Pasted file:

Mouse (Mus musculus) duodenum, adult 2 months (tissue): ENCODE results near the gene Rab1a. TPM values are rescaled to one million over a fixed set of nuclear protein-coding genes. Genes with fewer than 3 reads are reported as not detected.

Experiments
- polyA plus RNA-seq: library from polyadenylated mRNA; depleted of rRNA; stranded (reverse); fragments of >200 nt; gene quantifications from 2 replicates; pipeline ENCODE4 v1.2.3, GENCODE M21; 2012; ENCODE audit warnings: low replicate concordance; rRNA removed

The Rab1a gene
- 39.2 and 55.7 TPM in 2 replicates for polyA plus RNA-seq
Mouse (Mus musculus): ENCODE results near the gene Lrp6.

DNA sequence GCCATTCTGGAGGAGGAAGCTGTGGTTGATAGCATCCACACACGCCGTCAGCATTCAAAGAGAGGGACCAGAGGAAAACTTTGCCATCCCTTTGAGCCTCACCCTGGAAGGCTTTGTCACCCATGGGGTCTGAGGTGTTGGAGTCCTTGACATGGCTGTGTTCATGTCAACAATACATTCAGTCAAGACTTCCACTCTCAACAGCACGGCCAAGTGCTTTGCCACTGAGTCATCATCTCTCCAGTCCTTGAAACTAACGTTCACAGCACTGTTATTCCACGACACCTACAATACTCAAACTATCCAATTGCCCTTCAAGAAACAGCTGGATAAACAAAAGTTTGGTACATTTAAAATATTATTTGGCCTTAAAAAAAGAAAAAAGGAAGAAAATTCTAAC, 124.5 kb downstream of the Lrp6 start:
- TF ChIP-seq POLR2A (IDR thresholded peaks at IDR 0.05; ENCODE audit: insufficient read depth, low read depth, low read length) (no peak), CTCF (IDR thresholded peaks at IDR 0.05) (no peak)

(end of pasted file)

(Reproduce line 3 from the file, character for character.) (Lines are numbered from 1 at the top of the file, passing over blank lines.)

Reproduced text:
- polyA plus RNA-seq: library from polyadenylated mRNA; depleted of rRNA; stranded (reverse); fragments of >200 nt; gene quantifications from 2 replicates; pipeline ENCODE4 v1.2.3, GENCODE M21; 2012; ENCODE audit warnings: low replicate concordance; rRNA removed